emphasize two of the cross-cutting themes.
I appreciated the range of comments and issues that were brought up by
the panelists and I think it's important to remember that the IGF has a
capacity building and development focus to cross-cutting themes for all of the
main meetings. And the ICC and basis
members really looking at those two themes in the context of the critical
Internet resources session as a real opportunity.
The opportunity to
lay the landscape, as Markus, you commented.
To lay out what are the critical Internet resources. And the IGF serves an important function in
raising awareness amongst all stakeholders about the Internet resource-oriented
activities that are happening around the world.
And we look at that as
a very important element to bear in mind as the session is shaped, so at this
first discussion, people leave with a greater understanding of who is doing
what, as Chris and others have mentioned.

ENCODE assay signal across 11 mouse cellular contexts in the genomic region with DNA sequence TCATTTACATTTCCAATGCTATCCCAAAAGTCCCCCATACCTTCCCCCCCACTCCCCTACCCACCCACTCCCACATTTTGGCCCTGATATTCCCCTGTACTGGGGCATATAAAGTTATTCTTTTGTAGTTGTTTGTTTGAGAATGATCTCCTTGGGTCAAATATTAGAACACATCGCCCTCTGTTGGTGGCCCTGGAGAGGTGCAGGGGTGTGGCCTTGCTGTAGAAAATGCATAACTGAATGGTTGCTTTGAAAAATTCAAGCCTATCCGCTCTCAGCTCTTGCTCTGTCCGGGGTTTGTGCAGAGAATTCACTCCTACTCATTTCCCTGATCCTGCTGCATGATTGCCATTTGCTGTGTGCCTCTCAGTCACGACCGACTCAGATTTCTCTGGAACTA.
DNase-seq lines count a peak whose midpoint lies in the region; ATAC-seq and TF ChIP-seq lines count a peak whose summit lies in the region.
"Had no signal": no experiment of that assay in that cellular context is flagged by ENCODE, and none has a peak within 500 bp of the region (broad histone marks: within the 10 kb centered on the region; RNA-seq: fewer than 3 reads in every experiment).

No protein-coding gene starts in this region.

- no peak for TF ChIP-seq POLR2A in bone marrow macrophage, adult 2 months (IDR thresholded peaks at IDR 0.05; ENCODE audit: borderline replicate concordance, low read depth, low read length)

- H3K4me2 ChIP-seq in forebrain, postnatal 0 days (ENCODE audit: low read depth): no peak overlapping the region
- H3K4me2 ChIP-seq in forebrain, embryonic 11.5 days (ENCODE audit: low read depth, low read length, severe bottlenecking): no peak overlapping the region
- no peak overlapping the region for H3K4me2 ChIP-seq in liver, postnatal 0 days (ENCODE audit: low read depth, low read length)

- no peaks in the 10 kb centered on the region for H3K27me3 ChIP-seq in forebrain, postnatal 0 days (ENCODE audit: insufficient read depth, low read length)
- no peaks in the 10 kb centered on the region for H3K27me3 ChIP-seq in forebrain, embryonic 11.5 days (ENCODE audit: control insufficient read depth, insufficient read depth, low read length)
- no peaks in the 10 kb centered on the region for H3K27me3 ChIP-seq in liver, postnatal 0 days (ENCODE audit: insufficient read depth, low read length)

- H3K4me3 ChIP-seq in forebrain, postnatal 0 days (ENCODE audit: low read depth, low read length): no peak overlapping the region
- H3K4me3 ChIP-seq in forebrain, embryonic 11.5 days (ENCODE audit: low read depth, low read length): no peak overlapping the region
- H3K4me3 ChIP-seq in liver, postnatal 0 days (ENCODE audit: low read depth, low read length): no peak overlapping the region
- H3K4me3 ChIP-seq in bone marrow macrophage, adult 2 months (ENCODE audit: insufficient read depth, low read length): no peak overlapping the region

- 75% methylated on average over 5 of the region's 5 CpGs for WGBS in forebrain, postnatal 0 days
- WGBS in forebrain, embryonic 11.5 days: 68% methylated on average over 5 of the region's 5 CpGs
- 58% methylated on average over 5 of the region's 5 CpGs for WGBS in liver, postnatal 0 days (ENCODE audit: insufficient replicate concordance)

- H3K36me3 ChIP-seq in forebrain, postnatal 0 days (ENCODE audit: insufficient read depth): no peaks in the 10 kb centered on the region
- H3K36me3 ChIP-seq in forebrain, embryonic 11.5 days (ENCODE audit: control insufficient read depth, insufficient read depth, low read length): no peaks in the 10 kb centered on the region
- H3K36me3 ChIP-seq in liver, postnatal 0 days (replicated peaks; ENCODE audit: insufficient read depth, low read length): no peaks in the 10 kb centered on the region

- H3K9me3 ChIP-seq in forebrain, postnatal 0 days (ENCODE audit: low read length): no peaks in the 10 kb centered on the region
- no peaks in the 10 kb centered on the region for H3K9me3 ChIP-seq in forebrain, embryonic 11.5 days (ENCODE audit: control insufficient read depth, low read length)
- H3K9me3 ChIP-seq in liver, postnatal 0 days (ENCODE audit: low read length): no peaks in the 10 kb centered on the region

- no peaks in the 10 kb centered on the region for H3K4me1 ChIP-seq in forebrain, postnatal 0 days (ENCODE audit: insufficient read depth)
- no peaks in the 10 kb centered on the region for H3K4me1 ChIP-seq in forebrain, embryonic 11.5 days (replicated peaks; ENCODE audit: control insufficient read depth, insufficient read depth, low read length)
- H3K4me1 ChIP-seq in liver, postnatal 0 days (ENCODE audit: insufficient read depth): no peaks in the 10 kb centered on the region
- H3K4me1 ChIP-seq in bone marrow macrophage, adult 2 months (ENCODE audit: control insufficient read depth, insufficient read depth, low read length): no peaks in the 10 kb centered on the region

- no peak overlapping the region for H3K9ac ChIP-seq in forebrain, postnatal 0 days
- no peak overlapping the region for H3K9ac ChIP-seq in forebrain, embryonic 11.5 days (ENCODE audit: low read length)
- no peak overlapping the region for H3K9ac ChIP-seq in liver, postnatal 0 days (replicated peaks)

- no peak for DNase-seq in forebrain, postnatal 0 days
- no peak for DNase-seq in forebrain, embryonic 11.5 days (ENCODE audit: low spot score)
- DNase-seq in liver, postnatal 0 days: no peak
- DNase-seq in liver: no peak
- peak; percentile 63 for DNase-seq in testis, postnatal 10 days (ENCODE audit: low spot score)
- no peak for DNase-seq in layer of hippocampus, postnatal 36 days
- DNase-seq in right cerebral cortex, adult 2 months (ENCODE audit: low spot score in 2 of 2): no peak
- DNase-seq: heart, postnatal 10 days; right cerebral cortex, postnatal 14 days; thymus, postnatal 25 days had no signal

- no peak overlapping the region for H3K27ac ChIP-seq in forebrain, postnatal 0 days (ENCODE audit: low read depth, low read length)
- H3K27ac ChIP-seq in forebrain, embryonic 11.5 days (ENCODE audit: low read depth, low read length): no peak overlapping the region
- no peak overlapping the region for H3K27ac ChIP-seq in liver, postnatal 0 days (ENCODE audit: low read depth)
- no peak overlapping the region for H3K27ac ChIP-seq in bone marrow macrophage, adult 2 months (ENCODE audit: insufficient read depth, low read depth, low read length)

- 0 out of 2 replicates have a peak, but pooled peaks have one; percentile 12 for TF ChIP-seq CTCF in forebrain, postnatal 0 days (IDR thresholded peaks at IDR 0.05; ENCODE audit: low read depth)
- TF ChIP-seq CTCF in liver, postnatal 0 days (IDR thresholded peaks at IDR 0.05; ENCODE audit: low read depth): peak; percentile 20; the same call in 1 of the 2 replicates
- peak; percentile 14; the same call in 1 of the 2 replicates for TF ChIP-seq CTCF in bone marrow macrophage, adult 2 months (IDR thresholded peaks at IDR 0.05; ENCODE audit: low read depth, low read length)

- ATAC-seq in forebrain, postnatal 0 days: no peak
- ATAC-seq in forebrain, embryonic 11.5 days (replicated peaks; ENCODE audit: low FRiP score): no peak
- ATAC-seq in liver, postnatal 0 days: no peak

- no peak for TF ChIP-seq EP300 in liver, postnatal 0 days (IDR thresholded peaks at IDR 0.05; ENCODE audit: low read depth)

And also, with the
opportunity to engage with those people throughout the week in the other
opportunities that are presented through the IGF events.
Thank you very much.
KUMMER: Thank you, Ayesha.
LA CHAPELLE: Good morning, my name is
Bertrand De La Chapelle.
Just a brief comment
to support the complementarity. As a
participant in the different processes, both in the WSIS, now in the IGF and in
ICANN, there is an incredible benefit for all the different actors to cross
pollinate to different spheres because they are addressing sometimes the same
types of problems but from different angles, also from different
I had a very
interesting experience a few weeks ago.
Participating in a seminar in a foundation in the U.K. on the future of
the long-term impact of the Internet.